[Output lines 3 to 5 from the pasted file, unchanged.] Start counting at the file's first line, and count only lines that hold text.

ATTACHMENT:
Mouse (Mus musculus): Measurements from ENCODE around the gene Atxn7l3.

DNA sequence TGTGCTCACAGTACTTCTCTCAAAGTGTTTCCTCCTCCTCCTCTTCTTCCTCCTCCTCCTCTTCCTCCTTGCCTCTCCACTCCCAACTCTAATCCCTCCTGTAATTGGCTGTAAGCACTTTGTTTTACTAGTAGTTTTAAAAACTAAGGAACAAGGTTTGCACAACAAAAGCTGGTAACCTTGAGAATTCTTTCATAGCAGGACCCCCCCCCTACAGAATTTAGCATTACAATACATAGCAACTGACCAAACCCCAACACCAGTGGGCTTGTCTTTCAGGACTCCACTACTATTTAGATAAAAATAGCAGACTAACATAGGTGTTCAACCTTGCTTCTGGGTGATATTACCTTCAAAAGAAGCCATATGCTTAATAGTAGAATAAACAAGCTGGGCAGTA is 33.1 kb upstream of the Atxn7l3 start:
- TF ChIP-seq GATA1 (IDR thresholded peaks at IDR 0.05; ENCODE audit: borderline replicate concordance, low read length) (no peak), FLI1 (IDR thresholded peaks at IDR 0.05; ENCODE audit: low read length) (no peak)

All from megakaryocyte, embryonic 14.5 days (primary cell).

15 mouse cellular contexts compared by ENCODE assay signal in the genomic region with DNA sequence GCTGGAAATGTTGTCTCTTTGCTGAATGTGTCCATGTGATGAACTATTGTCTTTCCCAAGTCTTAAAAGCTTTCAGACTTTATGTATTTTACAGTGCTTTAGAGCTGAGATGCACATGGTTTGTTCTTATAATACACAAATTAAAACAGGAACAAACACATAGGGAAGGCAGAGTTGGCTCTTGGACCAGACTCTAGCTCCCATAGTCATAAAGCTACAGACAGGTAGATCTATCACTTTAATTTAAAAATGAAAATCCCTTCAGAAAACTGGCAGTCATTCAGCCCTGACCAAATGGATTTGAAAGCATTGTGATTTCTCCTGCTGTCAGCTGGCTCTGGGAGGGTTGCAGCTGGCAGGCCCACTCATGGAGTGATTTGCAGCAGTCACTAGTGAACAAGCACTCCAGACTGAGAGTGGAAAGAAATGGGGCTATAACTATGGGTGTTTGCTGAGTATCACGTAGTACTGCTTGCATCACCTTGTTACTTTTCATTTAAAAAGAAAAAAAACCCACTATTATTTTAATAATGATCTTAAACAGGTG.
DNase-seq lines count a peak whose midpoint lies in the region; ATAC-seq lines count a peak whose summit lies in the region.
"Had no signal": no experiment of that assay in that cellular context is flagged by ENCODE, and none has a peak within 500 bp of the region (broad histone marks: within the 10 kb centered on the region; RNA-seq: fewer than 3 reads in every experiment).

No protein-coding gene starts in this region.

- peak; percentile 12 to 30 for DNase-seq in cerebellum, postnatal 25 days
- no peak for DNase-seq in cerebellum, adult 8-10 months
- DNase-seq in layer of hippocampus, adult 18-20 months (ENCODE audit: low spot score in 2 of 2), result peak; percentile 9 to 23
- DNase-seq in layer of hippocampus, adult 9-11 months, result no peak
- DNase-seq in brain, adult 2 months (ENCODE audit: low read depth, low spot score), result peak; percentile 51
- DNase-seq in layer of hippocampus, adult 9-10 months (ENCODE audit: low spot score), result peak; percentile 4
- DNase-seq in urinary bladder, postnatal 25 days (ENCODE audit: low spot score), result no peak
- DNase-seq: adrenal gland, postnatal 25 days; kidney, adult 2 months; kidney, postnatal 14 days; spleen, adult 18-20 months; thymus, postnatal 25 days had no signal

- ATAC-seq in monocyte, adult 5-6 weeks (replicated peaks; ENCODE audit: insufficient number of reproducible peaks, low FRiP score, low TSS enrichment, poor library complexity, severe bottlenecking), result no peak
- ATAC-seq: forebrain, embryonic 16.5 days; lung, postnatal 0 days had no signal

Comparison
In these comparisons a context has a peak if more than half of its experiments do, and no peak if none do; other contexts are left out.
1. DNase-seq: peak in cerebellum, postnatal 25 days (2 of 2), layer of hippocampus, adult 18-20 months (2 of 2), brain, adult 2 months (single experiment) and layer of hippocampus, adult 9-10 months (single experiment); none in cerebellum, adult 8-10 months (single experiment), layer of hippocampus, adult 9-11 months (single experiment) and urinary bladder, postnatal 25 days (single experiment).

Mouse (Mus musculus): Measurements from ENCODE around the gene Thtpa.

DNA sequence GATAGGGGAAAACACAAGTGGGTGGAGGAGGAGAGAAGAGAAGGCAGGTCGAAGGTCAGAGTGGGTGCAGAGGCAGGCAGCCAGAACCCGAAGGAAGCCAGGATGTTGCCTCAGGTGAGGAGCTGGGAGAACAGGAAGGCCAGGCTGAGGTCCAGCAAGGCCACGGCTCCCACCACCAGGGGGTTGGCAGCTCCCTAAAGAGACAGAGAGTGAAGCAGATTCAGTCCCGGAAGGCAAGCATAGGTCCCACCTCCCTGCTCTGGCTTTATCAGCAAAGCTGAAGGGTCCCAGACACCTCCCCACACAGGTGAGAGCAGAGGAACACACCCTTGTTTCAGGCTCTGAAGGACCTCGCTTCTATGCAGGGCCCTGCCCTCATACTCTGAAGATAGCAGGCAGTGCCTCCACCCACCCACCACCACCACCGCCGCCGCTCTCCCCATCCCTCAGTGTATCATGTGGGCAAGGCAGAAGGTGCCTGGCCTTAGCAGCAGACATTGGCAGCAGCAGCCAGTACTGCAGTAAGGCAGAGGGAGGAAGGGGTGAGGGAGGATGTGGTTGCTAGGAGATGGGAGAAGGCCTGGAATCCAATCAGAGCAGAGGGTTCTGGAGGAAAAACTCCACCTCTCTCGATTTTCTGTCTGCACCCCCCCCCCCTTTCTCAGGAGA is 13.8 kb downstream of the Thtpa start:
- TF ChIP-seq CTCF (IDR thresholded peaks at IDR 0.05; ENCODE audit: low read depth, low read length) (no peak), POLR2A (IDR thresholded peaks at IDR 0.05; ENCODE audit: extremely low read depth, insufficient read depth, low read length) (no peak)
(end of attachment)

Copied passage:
- TF ChIP-seq GATA1 (IDR thresholded peaks at IDR 0.05; ENCODE audit: borderline replicate concordance, low read length) (no peak), FLI1 (IDR thresholded peaks at IDR 0.05; ENCODE audit: low read length) (no peak)

All from megakaryocyte, embryonic 14.5 days (primary cell).

15 mouse cellular contexts compared by ENCODE assay signal in the genomic region with DNA sequence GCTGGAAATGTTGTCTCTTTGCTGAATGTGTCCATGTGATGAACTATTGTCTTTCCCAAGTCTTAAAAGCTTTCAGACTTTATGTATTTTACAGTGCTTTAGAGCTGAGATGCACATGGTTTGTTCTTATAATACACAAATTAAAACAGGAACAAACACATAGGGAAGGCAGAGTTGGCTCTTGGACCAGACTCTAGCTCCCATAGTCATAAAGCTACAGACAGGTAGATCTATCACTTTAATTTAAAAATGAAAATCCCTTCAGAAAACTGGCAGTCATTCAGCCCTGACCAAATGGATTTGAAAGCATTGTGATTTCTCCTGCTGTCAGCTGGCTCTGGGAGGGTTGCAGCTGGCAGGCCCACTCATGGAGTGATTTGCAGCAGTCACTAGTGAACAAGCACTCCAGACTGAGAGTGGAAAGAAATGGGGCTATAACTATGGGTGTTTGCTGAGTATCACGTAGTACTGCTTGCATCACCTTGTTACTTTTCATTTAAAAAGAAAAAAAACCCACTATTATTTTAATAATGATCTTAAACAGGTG.